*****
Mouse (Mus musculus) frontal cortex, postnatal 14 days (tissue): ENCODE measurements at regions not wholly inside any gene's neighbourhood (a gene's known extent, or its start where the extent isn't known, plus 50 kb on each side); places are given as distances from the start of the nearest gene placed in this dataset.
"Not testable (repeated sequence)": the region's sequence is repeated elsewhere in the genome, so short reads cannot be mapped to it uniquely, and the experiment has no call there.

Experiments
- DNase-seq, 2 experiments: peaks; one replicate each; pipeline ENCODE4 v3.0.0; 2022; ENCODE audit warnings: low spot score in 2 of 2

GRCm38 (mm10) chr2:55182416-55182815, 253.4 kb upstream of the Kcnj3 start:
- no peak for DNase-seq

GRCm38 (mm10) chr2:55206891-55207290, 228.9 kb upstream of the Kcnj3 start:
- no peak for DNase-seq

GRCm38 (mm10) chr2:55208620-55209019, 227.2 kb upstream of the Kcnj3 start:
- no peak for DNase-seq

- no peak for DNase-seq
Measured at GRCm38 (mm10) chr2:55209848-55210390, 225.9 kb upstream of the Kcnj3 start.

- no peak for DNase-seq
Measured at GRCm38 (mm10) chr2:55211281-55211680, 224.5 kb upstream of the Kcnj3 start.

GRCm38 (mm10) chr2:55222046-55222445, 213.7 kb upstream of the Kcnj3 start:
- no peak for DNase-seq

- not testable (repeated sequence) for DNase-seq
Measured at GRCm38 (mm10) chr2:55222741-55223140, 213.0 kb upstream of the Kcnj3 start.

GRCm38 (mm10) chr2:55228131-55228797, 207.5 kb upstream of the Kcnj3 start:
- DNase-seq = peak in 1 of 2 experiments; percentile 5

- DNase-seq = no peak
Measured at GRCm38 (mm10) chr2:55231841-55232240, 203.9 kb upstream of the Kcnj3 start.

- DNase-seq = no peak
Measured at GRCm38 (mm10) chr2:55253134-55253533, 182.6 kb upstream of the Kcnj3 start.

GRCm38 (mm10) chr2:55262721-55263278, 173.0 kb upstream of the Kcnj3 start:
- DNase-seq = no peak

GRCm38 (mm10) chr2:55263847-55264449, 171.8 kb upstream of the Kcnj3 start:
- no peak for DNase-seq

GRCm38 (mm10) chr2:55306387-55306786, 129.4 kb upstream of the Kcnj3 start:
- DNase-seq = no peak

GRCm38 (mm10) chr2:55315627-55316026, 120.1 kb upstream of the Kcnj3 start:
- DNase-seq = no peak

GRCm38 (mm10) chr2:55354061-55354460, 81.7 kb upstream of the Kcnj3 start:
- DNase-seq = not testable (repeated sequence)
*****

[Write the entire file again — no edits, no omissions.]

Mouse (Mus musculus) frontal cortex, postnatal 14 days (tissue): ENCODE measurements at regions not wholly inside any gene's neighbourhood (a gene's known extent, or its start where the extent isn't known, plus 50 kb on each side); places are given as distances from the start of the nearest gene placed in this dataset.
"Not testable (repeated sequence)": the region's sequence is repeated elsewhere in the genome, so short reads cannot be mapped to it uniquely, and the experiment has no call there.

Experiments
- DNase-seq, 2 experiments: peaks; one replicate each; pipeline ENCODE4 v3.0.0; 2022; ENCODE audit warnings: low spot score in 2 of 2

GRCm38 (mm10) chr2:55182416-55182815, 253.4 kb upstream of the Kcnj3 start:
- no peak for DNase-seq

GRCm38 (mm10) chr2:55206891-55207290, 228.9 kb upstream of the Kcnj3 start:
- no peak for DNase-seq

GRCm38 (mm10) chr2:55208620-55209019, 227.2 kb upstream of the Kcnj3 start:
- no peak for DNase-seq

- no peak for DNase-seq
Measured at GRCm38 (mm10) chr2:55209848-55210390, 225.9 kb upstream of the Kcnj3 start.

- no peak for DNase-seq
Measured at GRCm38 (mm10) chr2:55211281-55211680, 224.5 kb upstream of the Kcnj3 start.

GRCm38 (mm10) chr2:55222046-55222445, 213.7 kb upstream of the Kcnj3 start:
- no peak for DNase-seq

- not testable (repeated sequence) for DNase-seq
Measured at GRCm38 (mm10) chr2:55222741-55223140, 213.0 kb upstream of the Kcnj3 start.

GRCm38 (mm10) chr2:55228131-55228797, 207.5 kb upstream of the Kcnj3 start:
- DNase-seq = peak in 1 of 2 experiments; percentile 5

- DNase-seq = no peak
Measured at GRCm38 (mm10) chr2:55231841-55232240, 203.9 kb upstream of the Kcnj3 start.

- DNase-seq = no peak
Measured at GRCm38 (mm10) chr2:55253134-55253533, 182.6 kb upstream of the Kcnj3 start.

GRCm38 (mm10) chr2:55262721-55263278, 173.0 kb upstream of the Kcnj3 start:
- DNase-seq = no peak

GRCm38 (mm10) chr2:55263847-55264449, 171.8 kb upstream of the Kcnj3 start:
- no peak for DNase-seq

GRCm38 (mm10) chr2:55306387-55306786, 129.4 kb upstream of the Kcnj3 start:
- DNase-seq = no peak

GRCm38 (mm10) chr2:55315627-55316026, 120.1 kb upstream of the Kcnj3 start:
- DNase-seq = no peak

GRCm38 (mm10) chr2:55354061-55354460, 81.7 kb upstream of the Kcnj3 start:
- DNase-seq = not testable (repeated sequence)